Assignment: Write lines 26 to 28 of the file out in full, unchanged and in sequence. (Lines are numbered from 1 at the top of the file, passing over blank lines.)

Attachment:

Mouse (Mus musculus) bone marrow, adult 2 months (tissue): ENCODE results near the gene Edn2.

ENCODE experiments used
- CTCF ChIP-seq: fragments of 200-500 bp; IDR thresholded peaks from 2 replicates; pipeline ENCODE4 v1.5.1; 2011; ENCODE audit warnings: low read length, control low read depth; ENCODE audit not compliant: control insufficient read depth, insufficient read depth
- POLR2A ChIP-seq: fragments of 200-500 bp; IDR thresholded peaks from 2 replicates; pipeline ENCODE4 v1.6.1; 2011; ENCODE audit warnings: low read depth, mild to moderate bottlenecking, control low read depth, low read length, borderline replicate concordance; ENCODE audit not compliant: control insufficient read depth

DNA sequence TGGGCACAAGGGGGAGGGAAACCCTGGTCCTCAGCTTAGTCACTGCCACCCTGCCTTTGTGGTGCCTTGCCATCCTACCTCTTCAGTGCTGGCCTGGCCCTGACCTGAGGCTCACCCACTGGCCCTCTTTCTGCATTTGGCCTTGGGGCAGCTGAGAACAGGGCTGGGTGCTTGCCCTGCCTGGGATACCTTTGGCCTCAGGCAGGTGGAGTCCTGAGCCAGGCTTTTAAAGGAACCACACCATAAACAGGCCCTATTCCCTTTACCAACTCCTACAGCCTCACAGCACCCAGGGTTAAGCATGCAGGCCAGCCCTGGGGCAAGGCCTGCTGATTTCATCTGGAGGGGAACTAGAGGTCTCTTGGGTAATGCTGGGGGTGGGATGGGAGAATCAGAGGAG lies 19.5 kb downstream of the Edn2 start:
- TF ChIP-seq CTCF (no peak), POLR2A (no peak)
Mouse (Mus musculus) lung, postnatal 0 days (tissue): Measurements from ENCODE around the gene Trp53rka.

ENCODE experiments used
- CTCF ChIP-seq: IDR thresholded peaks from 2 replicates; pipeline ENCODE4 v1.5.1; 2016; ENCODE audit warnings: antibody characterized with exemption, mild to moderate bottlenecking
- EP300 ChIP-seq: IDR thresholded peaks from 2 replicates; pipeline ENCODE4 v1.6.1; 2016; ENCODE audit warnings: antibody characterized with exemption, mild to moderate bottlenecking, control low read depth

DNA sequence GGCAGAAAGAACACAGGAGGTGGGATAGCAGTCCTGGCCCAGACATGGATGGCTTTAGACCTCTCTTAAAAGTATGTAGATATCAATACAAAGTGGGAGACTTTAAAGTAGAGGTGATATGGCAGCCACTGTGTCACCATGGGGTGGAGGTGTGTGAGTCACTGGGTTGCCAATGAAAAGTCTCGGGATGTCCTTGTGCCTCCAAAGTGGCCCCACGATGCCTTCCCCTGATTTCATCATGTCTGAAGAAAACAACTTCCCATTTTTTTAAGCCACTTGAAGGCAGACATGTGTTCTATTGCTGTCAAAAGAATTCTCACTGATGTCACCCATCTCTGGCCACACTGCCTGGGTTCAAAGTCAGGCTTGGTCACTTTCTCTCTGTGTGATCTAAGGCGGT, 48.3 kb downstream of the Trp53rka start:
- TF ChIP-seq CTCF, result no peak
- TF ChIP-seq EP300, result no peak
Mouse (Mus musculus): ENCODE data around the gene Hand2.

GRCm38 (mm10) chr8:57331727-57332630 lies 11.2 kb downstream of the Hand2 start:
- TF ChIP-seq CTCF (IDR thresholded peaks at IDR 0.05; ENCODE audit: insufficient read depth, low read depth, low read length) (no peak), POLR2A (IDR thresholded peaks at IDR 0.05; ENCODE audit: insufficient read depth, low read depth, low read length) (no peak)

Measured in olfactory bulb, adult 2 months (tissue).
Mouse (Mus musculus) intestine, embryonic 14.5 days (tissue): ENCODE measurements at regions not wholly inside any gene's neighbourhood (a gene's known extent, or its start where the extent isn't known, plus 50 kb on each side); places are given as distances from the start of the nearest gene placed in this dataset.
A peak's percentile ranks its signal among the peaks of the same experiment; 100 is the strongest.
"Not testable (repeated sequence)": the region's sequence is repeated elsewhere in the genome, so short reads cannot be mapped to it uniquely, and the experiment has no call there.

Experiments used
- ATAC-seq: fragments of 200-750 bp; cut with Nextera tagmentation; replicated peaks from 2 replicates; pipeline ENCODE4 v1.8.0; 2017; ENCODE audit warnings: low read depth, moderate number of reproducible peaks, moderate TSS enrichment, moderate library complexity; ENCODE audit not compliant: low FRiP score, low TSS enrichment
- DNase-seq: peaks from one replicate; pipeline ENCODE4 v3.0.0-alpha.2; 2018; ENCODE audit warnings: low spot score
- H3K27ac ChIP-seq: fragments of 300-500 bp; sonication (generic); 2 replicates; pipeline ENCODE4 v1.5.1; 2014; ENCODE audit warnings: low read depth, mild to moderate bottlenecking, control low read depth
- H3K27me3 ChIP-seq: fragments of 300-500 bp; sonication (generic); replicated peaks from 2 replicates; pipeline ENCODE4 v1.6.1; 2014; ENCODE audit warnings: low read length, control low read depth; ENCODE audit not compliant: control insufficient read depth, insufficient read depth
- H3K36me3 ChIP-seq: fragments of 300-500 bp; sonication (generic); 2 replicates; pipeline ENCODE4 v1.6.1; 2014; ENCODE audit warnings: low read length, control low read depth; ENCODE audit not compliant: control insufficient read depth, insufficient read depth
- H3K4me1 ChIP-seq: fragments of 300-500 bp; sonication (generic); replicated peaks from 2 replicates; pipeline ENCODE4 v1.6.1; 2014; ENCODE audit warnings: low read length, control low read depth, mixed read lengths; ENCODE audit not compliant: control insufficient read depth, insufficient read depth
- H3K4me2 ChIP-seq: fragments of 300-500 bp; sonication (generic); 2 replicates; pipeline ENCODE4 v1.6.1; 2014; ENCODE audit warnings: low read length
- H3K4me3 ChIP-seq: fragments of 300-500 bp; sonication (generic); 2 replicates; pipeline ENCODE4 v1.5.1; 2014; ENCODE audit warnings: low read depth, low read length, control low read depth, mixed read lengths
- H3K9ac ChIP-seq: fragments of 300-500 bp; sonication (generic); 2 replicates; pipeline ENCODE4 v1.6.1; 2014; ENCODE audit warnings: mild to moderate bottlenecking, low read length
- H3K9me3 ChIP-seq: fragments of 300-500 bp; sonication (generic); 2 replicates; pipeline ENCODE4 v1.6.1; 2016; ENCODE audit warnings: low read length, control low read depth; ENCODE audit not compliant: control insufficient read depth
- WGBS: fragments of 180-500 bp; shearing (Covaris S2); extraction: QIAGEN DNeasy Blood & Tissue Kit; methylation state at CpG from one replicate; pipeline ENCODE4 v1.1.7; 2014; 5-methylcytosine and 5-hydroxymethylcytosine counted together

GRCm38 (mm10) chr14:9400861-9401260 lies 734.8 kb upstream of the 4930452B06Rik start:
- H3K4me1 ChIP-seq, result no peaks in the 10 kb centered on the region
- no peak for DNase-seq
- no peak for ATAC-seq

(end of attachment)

- H3K36me3 ChIP-seq: fragments of 300-500 bp; sonication (generic); 2 replicates; pipeline ENCODE4 v1.6.1; 2014; ENCODE audit warnings: low read length, control low read depth; ENCODE audit not compliant: control insufficient read depth, insufficient read depth
- H3K4me1 ChIP-seq: fragments of 300-500 bp; sonication (generic); replicated peaks from 2 replicates; pipeline ENCODE4 v1.6.1; 2014; ENCODE audit warnings: low read length, control low read depth, mixed read lengths; ENCODE audit not compliant: control insufficient read depth, insufficient read depth
- H3K4me2 ChIP-seq: fragments of 300-500 bp; sonication (generic); 2 replicates; pipeline ENCODE4 v1.6.1; 2014; ENCODE audit warnings: low read length